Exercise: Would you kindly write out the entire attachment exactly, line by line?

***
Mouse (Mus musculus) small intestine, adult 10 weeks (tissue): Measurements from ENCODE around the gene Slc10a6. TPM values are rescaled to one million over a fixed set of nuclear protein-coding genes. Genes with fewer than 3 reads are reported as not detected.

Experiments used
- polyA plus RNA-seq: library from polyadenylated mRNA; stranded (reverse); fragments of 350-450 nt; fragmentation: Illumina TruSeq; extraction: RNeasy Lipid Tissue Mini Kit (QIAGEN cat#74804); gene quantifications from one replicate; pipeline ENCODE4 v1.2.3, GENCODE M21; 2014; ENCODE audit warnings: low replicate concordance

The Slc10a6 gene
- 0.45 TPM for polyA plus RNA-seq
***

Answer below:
Mouse (Mus musculus) small intestine, adult 10 weeks (tissue): Measurements from ENCODE around the gene Slc10a6. TPM values are rescaled to one million over a fixed set of nuclear protein-coding genes. Genes with fewer than 3 reads are reported as not detected.

Experiments used
- polyA plus RNA-seq: library from polyadenylated mRNA; stranded (reverse); fragments of 350-450 nt; fragmentation: Illumina TruSeq; extraction: RNeasy Lipid Tissue Mini Kit (QIAGEN cat#74804); gene quantifications from one replicate; pipeline ENCODE4 v1.2.3, GENCODE M21; 2014; ENCODE audit warnings: low replicate concordance

The Slc10a6 gene
- 0.45 TPM for polyA plus RNA-seq